MERS virus will not become an epidemic like SARS


MERS virus

Despite having a high mortality rate, but the MERS (Middle Earth Respiratory Syndrome) virus which emerged in Saudi Arabia is not expected to be a major outbreak like SARS. This is because MERS can not be transmitted easily, says researchers.

In the full observation of MERS, researchers from the UK and Saudi Arabia explained that despite there are many similarities between MERS and the SARS virus outbreak that became dangerous in China in 2002, but there are fundamental differences that makes the MERS virus not too dangerous.

The WHO previously announced that Muslims who will make the Hajj pilgrimage to Mecca should not be worried because the risk is still very low. This is supported by research evidence that suggests that the MERS virus would not seem to be a major outbreak which will kill hundreds of people.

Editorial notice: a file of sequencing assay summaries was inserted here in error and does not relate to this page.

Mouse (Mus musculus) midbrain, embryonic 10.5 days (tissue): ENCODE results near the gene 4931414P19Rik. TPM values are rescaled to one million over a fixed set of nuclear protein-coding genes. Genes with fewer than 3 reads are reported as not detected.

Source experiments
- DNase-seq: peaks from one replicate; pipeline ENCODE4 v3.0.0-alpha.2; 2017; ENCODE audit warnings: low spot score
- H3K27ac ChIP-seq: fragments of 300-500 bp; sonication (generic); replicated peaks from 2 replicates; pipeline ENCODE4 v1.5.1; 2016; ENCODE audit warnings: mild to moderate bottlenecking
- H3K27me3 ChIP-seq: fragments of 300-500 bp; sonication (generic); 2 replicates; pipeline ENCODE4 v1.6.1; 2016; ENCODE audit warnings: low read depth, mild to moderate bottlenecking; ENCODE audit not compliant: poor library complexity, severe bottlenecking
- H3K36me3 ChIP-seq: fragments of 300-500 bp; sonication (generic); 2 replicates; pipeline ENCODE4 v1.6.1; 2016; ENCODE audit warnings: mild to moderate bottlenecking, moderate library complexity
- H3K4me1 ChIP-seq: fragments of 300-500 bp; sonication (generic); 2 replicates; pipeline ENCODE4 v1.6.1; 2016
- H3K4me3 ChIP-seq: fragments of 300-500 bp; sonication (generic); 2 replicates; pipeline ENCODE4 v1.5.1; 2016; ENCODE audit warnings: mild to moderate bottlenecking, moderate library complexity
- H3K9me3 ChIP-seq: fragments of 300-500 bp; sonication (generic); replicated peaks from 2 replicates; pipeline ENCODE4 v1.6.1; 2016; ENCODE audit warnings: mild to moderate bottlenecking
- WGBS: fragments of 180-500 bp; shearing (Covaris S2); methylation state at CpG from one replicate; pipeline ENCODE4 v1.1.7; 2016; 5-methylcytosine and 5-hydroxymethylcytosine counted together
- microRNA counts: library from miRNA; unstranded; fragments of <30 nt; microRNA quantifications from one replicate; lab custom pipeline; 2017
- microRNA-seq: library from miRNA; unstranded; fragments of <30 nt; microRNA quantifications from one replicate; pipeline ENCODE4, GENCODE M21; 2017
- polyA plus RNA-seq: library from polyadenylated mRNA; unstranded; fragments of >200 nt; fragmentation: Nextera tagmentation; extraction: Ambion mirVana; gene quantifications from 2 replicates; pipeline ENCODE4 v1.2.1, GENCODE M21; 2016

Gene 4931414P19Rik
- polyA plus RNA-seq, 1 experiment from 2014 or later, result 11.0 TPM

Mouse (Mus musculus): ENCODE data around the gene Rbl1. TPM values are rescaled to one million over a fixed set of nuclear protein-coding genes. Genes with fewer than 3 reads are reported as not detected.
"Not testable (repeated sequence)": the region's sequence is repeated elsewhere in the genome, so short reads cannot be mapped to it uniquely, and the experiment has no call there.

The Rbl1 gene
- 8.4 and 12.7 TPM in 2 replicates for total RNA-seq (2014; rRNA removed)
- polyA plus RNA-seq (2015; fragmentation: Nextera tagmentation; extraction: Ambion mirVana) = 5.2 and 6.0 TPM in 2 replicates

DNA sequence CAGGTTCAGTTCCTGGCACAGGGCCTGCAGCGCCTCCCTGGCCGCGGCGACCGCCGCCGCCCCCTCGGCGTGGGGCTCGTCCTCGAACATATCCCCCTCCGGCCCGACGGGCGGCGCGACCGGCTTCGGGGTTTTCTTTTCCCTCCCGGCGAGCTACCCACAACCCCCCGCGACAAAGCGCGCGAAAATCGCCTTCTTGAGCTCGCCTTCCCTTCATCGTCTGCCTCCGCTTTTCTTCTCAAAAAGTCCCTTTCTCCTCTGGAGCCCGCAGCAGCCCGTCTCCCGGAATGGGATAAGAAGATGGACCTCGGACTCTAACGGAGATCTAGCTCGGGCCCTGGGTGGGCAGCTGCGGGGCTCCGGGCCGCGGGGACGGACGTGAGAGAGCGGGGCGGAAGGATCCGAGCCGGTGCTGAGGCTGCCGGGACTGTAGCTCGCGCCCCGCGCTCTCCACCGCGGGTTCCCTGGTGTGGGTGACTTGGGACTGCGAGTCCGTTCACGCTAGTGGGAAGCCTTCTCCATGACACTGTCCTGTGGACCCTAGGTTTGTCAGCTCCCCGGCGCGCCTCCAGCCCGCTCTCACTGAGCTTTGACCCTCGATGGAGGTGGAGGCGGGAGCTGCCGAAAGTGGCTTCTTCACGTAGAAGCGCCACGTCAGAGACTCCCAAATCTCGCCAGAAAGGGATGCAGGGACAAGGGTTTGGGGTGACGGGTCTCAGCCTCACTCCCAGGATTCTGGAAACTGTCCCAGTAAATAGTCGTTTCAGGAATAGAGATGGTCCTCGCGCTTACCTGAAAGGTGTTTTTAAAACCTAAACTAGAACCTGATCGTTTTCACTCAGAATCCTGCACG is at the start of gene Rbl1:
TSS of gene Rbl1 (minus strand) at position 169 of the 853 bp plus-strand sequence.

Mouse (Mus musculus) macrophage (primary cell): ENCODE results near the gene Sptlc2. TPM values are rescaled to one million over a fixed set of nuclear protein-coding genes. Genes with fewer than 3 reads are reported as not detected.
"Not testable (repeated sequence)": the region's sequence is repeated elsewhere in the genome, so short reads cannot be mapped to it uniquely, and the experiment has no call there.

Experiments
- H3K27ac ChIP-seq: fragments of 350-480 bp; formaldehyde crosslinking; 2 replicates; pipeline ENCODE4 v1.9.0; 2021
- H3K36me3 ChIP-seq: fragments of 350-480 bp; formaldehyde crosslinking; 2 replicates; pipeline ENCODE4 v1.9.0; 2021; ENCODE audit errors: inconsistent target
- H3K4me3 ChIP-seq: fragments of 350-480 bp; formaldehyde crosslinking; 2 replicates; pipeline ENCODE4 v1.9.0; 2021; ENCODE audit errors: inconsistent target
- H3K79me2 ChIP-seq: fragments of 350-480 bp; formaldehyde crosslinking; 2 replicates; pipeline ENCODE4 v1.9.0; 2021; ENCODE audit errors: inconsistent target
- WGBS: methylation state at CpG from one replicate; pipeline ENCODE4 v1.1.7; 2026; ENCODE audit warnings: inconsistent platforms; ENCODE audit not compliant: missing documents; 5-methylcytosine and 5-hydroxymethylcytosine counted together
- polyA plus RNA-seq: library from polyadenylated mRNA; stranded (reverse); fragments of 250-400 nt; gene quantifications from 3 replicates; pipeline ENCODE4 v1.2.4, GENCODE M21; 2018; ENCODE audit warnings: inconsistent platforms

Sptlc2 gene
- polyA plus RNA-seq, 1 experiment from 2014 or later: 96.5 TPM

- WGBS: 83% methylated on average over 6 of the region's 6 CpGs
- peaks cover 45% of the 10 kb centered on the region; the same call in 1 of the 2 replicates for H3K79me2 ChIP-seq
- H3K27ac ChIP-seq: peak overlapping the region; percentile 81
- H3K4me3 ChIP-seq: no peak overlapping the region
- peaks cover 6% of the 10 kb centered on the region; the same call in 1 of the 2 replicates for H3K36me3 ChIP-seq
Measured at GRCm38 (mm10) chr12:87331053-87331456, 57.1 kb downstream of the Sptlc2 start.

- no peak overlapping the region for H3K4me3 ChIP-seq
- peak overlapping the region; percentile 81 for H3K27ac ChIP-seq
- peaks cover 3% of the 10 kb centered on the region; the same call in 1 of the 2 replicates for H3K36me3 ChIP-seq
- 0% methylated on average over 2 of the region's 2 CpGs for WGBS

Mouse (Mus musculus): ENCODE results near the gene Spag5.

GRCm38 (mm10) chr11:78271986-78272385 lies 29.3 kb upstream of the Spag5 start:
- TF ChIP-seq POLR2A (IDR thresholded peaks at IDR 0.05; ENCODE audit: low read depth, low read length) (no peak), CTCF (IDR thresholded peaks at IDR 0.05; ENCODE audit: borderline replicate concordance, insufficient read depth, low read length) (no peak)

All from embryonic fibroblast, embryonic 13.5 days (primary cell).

“The likelihood of MERS virus  to become a plague and kill hundreds of people are still very small. The public needs to be convinced, that MERS is not transmitted quickly and will not kill many people in a short time,” said Professor Ali Zumla of University College London, as reported by Reuters (26/07).

MERS was first identified 15 months ago and has so far infected 90 people. While the SARS virus spreads more quickly and directly infects 8,000 people between November 2002 until July 2003.

Until now MERS has spread from the Middle East to France, Germany, Italy, Tunisia, and the United Kingdom. Of the 90 cases of infections, 45 of whom have died from the virus.